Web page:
The town Canada forgot.

The call was simple enough. Travel to a remote area of Canada to provide medicine to needy people. I was expecting a rough town with a jagged past. What I found was heartbreaking. A town that seemed forgotten. Forgotten in spite of the gruesome school shooting by a minor that took 4 lives and wounded 7 others.

So where do I even begin? I was optimistic initially. I arrived after dark and found my place nice enough. I woke to the sun the next morning delighted to find that the town is situated on the East side of a beautiful lake. The hospital has the most wonderful view right along the shore with dazzling sunsets.

Reality set in quickly in clinic when I saw a paper chart waiting for me at the door of my first patients room. It was not the first I have ever seen. In training once I had to fetch an old chart to look up information that had not made it into his electronic record years ago. A call back to former times. My first thought was “how do I even use this thing?”. It didn’t get easier from there. I struggled to find old notes, old x-rays, old prescriptions, past medical conditions. I couldn’t help but be surprised that I found myself wishing there were some sort of manual to use a ‘technology’ so simple. Then it struck me, is this the type of care a scarred and hurting town gets? Has everyone forgotten about La Loche?

I struggled my first days there. Trying to come to grips with the lack of proper medical resources and care for a town in need. Trying to understand how a town of roughly 3000 people could have 2 grocery stores, 2 take out restaurants, a bar, a gas station and a liquor store. The other businesses in the town are government buildings. At about the same size Port Hardy had a hotel, restaurants, cafe’s, hardware stores. It seemed a town of potential that had never been realized. Like a beautiful swingset on a beach without any swings…


La Loche is a town with a marred past. Not just the school shooting either. It boasts one of the highest crime rates in Canada, including violent crimes like homicides. The nurse and physician residences have been broken into and sometimes gutted on several occasions, mostly when vacant. There was quite obvious damage to the deadbolt of my apartment. Dogs roam the streets unhindered and wild, free to give chase to joggers that may happen by. The hospital was ill equipped for its residents’ needs. There was no patient room to properly protect others from contagious TB patients. Resources for those with an acute mental health crisis were lacking. The emergency room had no proper place to house them, and when they needed specialist help in a secure facility it was a monstrous task to transport them out. Health care workers faced burnout due to chronic understaffing. One day we had to discuss transferring the patients that were currently admitted because we only had one registered nurse in the entire hospital (we usually had 3). Public health initiatives are badly needed here, as many parents bottle feed their children up to 3 years of age. Due to poor nutrition almost every child I see had a mouth full of cavities and too many are anemic.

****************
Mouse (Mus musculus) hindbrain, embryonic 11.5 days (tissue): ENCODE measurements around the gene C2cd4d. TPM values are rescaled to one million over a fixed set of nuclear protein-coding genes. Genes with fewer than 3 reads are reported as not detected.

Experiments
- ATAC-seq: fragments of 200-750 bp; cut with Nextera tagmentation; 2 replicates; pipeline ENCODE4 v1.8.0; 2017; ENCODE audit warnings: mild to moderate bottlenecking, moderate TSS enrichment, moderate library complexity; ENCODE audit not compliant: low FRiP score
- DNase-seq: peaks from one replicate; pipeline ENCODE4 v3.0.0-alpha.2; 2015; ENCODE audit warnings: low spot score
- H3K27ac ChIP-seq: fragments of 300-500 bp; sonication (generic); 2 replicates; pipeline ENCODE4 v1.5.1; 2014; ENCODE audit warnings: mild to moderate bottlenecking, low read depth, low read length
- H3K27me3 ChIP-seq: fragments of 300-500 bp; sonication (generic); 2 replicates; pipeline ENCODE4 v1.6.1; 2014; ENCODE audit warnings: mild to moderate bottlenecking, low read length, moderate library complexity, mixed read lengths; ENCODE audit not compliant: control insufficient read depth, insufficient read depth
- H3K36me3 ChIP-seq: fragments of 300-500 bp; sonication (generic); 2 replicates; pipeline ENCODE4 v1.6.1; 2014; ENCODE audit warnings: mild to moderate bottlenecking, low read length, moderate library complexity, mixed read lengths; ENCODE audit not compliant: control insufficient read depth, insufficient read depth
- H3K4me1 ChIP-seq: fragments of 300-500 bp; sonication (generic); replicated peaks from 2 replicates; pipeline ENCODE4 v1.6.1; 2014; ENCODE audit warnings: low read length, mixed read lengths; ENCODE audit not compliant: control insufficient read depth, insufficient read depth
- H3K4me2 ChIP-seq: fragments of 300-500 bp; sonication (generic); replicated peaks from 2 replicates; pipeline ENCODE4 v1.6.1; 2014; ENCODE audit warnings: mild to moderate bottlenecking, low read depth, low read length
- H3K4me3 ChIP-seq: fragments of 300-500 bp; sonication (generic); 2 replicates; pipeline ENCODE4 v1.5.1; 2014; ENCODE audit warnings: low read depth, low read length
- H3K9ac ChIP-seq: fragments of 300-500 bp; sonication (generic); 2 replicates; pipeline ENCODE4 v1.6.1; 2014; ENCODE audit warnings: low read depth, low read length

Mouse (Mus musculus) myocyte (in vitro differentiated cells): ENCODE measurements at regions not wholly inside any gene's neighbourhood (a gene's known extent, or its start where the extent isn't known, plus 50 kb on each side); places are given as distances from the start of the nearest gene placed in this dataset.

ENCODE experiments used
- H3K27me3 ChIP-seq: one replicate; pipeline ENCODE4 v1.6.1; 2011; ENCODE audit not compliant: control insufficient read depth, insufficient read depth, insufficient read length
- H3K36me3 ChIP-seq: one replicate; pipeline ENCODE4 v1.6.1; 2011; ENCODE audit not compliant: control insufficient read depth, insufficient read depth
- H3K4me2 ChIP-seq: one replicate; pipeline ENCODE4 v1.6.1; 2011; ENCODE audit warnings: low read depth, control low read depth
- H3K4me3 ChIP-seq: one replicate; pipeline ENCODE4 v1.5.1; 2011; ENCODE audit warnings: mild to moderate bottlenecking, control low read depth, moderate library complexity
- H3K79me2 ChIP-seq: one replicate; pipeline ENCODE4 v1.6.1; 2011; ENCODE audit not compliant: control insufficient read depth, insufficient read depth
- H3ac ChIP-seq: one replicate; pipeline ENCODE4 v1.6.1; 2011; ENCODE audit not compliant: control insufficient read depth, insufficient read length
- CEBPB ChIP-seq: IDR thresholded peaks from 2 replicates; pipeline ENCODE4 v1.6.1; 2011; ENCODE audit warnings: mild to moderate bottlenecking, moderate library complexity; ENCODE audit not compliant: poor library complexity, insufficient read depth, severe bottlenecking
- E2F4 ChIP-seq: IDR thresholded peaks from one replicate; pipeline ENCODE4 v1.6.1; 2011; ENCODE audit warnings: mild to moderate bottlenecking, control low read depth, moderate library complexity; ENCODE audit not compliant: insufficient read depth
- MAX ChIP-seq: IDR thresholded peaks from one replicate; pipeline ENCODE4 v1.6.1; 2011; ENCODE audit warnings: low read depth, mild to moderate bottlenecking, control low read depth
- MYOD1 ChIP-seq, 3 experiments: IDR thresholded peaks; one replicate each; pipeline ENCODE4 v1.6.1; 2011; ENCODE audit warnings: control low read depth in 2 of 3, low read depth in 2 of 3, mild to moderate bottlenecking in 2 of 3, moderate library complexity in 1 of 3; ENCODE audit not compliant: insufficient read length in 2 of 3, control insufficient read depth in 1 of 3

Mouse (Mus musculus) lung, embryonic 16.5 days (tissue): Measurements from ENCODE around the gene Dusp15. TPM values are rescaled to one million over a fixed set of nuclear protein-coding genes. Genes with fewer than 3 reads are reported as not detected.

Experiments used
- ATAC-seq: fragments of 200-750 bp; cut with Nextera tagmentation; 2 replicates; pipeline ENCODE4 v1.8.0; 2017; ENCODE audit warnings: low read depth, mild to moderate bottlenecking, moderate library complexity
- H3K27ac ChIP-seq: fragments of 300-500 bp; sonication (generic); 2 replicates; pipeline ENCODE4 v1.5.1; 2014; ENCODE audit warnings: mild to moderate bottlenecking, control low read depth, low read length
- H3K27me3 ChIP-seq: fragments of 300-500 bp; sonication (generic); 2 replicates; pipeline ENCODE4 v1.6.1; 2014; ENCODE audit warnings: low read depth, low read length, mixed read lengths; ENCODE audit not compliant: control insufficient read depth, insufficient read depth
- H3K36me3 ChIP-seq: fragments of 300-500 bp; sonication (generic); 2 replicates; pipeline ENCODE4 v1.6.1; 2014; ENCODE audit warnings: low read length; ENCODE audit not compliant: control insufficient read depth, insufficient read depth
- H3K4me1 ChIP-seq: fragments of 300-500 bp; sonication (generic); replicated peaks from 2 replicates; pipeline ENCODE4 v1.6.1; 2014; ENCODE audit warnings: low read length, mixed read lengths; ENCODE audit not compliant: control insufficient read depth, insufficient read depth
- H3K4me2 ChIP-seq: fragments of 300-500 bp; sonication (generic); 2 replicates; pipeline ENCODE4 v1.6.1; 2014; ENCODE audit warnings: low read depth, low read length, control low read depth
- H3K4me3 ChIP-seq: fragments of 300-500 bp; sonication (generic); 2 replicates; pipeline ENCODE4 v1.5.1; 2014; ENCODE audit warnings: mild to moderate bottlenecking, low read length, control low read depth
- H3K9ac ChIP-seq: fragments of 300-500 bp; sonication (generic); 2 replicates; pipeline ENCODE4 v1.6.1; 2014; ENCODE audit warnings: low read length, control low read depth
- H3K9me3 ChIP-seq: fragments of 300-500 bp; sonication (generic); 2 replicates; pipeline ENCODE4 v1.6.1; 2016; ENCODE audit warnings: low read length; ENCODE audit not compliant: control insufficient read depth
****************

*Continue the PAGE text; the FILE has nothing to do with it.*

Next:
La Loche was an enigma. I could not fully understand or accept how it came to be, and why nothing was happening about it. I asked fellow physicians what they were able to understand about it, but found out they were also puzzled and disappointed. Reaching out to town residents, they most often shrugged. They were almost complacent, resigned. As if the question was one they had not thought of for a long time. Some were, rightfully, a little taken back and defensive. When they saw my heart was genuine, they often offered that it was complicated. The suicide rate is up to 40x the national average. Few people here haven’t been affected by it. The legacy of residential schools is still fresh as well. Local schools only closed their doors in 1976 and 1983. Adults no doubt still live with the hurt these institutions.

Around half the adult population is on some sort of social assistance. Those that decide to work are often chastised for being too good for welfare. This town, this land is their community, their lives. They visit one another in their homes. Family ties run deep in La Loche, the majority of people have one of 5 common last names. Their streets are even named after these families. Some go out on the land hunting and go fishing on their beautiful lake summer and winter.  It is hard for people to leave their land and family, but then their is little industry to keep them employed. Drugs and alcohol rule the town relatively unchecked.

A town forgotten. The massive mobilization of public health and community resources was strangely absent. I think that is the most frustrating part!

“Why do people have to drink so much?”, I lamented to a gentlemen I was stitching up. He had been hit in the head with a wine bottle after passing out. His reply?

“People here are hurt”.

So where is the massive public push for more health resources for addiction treatment, public health initiatives and mental health supports. I can only answer that this town is politically weak and isolated, and easy to forget. Just another blip on the map of historically terrible First Nations and Metis relations.

I have not forgotten.


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